Soil Requirements:

Soil quality heavily affects the tree’s health. Japanese maple ‘Seiryu’ is slow slow-growing tree and poor soil will make the growth even slower. Along with that poor soil quality will give lots of unnecessary stress. 

These trees love acidic soil and grow best in sandy and loamy soil. The soil should be moist but the moisture should not extend to the soggy stage and the same water shouldn’t stay near the roots longer. Avoid alkaline soil for Japanese maple ‘Seiryu’. 

Ideal Temperature:

Japanese maple ‘Seiryu’ is extremely prone to get leaf scorch and because of that reason, hot regions are not suitable for them. In summer especially at the highest point of the day, they need shade. During winter they need similar protection to avoid harsh winds as well. Their most preferable Zones are 6 to 8. 

Humidity Requirements:

In case of humidity Japanese maple ‘Seiryu’ is not demanding, but they prefer and endure moderate humidity. 

Advance care tips:

We have cleared out the atmosphere preference for Japanese maple ‘Seiryu’, but along with that if you prune it at the ideal time, feed it to encourage its growth, and save it from any pests and diseases, it will not only stay healthy but also be a showy too. Let’s discuss them one by one.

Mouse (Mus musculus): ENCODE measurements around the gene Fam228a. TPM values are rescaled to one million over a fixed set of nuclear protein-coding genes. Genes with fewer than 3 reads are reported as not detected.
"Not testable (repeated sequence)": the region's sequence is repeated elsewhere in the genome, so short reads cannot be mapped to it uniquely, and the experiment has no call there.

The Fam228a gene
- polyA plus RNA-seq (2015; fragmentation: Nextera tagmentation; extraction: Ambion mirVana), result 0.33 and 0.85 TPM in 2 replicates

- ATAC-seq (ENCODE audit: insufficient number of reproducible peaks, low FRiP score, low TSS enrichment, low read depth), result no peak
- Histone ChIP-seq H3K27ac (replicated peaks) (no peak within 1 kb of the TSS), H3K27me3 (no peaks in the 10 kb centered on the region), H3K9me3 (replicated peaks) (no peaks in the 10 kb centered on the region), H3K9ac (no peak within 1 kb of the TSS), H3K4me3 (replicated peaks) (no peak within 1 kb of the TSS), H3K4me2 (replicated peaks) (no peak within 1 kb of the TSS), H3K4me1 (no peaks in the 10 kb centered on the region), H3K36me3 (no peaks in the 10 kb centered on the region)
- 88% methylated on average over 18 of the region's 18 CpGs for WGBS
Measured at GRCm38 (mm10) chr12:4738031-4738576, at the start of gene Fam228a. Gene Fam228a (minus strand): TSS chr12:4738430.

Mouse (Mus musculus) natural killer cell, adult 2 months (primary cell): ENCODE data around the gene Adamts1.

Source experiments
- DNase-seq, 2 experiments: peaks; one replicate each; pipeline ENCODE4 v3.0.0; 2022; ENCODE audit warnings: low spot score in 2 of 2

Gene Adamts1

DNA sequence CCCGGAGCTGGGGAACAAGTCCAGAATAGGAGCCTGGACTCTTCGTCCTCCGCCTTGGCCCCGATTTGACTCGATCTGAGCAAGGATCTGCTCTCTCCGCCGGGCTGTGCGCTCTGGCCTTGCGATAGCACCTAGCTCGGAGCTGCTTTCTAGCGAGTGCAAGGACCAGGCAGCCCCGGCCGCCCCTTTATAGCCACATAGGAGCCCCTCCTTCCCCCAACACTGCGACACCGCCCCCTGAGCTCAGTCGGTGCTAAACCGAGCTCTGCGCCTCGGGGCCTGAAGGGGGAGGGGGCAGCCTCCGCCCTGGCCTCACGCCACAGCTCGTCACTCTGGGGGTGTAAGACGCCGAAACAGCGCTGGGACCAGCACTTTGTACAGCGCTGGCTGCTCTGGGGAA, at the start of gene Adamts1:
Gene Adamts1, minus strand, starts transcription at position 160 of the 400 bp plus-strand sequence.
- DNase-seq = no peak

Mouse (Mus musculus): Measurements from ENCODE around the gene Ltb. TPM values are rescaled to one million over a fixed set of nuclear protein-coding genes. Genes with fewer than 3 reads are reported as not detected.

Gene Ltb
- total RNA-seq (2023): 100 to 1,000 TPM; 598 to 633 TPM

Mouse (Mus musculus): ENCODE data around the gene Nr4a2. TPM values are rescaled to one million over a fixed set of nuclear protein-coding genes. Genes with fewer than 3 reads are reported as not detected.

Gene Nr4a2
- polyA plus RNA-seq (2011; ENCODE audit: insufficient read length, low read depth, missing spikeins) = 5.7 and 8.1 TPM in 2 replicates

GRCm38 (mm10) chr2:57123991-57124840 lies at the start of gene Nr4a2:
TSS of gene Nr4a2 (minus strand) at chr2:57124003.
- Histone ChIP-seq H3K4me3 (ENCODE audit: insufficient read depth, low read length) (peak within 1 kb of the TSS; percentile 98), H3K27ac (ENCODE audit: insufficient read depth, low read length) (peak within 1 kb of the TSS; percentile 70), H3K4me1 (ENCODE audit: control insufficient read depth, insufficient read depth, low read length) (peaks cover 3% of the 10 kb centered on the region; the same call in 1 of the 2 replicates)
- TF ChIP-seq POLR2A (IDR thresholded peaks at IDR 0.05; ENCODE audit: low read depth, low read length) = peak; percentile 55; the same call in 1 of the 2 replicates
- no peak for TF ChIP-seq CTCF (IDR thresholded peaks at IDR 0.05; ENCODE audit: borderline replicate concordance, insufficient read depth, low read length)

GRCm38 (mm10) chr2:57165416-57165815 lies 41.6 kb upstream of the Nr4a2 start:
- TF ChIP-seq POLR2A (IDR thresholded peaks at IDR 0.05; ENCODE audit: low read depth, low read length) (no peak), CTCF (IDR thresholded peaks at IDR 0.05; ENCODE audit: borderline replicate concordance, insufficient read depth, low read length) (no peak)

Pruning:

Japanese maple ‘Seiryu’ are naturally small so drastic pruning is not required. Little pruning in matured trees is all they need. 

Carefully remove the lower branches of the mature tree.

Remove the cross branches.

Keep the whip-like branches, they still have time to grow beautifully later. 

Clear all the dead, damaged leaves and branches so the healthy ones can grow freely.

Tip:

Do not prune the trees that are younger than ten years. 

Feeding:

Healthy Japanese maple ‘Seiryu’ plants with rich soil do not require fertilization, but sure it can give an extra boost. Fertilize in the spring before new leaves appear. Spread a slow-release fine plant fertilizer and use it at half the instructed rate if your tree is in the ground. Avoid using liquid fertilizer, as the roots are tender and can get burned easily. Apply the fertilizer evenly near the tree.

Winter Care:

As we mentioned in the last section, Japanese maple ‘Seiryu’ roots are tender and extremely sensitive to winter winds. Whole winter protection is a must if your tree is cultivated in a container.